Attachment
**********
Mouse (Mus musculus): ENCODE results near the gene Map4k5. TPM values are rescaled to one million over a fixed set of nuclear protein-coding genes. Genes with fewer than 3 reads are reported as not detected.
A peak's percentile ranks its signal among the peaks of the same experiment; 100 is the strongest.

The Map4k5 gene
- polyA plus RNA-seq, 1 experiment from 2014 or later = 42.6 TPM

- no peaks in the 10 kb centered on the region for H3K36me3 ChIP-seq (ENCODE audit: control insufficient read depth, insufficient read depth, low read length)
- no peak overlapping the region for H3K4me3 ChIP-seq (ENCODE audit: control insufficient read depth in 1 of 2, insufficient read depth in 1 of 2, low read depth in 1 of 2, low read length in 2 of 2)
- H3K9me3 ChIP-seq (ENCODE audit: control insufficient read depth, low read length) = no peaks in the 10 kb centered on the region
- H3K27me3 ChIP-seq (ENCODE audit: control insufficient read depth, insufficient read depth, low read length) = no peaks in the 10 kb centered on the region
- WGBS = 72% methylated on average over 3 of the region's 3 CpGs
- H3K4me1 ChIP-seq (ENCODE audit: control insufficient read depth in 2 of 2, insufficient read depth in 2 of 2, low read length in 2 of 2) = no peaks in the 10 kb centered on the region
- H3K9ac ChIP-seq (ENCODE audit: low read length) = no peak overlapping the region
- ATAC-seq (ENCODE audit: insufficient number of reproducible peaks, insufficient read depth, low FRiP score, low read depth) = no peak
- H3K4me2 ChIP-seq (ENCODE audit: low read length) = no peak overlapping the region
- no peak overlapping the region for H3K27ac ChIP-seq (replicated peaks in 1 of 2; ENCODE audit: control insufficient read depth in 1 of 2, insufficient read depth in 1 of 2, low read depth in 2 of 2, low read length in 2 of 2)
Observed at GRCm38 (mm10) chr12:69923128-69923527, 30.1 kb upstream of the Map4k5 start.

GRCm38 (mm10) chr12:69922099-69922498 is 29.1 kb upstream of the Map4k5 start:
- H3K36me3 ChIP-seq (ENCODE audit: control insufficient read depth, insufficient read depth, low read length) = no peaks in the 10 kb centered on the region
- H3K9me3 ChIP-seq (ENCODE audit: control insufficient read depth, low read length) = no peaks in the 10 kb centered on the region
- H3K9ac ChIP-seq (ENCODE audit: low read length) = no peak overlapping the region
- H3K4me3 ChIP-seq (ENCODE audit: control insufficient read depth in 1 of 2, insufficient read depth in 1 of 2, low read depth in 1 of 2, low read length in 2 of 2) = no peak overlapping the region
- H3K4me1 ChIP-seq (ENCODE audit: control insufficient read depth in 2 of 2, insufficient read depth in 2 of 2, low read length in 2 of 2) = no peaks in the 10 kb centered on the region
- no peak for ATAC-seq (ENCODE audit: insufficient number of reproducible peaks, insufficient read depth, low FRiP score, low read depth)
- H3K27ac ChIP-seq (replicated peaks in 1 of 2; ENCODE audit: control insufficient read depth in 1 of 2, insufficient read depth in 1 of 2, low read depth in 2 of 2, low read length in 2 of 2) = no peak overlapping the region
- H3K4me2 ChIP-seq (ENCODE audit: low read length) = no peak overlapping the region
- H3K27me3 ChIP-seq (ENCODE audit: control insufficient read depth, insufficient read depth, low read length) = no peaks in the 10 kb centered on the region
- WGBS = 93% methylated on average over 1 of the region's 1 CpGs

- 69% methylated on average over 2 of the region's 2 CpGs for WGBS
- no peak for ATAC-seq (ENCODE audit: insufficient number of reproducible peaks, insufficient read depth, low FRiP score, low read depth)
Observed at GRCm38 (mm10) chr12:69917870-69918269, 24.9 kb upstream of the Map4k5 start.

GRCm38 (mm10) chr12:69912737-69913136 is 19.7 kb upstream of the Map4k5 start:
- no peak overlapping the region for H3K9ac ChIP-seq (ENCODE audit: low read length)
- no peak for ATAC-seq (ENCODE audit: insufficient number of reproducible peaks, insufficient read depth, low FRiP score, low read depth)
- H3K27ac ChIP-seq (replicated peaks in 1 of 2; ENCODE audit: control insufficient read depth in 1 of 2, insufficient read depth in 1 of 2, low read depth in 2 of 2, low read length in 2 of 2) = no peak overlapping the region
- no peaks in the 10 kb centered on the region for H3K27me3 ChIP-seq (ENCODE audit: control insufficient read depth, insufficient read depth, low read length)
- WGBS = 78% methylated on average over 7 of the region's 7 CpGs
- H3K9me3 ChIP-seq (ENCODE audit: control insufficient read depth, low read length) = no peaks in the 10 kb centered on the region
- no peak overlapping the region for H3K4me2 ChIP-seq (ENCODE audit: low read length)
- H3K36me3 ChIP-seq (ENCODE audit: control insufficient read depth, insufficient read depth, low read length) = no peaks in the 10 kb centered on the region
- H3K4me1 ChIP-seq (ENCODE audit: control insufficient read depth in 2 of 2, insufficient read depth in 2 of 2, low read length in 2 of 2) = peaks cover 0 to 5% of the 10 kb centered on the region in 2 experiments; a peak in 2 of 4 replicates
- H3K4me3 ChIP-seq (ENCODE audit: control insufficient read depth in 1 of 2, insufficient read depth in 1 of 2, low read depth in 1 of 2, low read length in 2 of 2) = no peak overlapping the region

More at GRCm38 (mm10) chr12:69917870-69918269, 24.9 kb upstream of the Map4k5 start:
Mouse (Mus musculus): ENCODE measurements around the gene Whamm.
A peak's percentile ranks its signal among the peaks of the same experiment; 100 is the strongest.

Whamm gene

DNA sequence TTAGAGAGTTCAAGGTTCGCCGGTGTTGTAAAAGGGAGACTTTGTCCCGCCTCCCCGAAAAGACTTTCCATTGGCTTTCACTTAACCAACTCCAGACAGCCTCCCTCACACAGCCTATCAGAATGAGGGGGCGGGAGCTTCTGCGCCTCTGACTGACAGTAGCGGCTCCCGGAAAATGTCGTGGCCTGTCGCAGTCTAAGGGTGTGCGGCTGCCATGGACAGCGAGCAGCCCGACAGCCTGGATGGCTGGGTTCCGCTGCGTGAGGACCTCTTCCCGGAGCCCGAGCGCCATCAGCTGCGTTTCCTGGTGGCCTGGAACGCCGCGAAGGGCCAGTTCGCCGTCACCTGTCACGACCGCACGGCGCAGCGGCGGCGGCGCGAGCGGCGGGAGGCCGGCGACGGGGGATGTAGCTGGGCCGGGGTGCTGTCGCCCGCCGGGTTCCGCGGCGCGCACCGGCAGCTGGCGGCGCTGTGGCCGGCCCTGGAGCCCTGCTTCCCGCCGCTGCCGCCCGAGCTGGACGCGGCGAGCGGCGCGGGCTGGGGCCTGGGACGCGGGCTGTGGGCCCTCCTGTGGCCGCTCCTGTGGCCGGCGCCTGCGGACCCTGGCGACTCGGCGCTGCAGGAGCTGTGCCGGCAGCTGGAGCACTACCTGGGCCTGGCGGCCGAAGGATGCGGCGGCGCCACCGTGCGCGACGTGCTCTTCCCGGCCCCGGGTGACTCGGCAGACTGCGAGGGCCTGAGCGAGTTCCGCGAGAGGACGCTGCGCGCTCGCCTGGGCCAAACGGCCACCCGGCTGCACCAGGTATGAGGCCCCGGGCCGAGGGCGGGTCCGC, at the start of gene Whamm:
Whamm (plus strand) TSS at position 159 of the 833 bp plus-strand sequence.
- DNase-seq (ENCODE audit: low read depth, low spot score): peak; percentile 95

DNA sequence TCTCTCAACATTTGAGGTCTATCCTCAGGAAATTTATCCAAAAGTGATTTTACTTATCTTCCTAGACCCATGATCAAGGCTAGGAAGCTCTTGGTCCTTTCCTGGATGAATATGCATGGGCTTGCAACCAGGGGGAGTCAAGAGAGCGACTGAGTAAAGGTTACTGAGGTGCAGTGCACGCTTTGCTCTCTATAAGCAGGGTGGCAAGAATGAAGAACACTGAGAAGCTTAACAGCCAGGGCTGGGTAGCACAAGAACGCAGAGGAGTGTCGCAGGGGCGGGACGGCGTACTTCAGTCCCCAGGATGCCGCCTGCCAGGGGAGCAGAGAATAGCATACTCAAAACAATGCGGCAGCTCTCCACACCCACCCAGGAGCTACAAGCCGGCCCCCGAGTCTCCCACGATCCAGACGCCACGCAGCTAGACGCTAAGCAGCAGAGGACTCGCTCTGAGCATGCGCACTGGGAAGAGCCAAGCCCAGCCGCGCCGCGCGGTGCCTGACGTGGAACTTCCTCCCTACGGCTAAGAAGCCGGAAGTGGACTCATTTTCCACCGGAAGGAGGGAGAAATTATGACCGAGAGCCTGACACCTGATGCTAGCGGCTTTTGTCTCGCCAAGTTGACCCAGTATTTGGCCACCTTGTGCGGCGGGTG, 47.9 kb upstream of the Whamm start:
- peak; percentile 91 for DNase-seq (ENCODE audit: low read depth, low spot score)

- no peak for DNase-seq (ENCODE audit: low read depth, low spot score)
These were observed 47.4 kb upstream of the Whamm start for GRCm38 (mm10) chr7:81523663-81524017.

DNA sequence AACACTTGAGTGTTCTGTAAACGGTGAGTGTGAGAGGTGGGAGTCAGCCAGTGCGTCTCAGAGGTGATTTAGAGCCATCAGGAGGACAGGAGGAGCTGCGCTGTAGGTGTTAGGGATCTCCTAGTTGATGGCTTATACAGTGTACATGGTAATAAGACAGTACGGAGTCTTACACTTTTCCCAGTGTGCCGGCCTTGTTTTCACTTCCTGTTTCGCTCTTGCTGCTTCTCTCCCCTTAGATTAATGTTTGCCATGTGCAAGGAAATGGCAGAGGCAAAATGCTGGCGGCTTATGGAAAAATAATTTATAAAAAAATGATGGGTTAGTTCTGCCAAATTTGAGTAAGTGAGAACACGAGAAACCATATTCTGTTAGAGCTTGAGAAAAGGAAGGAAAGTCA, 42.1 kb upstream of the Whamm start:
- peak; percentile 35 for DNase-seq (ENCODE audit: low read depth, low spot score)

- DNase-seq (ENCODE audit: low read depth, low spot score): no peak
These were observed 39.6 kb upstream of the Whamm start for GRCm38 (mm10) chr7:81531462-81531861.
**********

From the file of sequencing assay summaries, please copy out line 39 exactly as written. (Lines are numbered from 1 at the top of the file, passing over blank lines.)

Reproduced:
- H3K4me1 ChIP-seq (ENCODE audit: control insufficient read depth in 2 of 2, insufficient read depth in 2 of 2, low read length in 2 of 2) = peaks cover 0 to 5% of the 10 kb centered on the region in 2 experiments; a peak in 2 of 4 replicates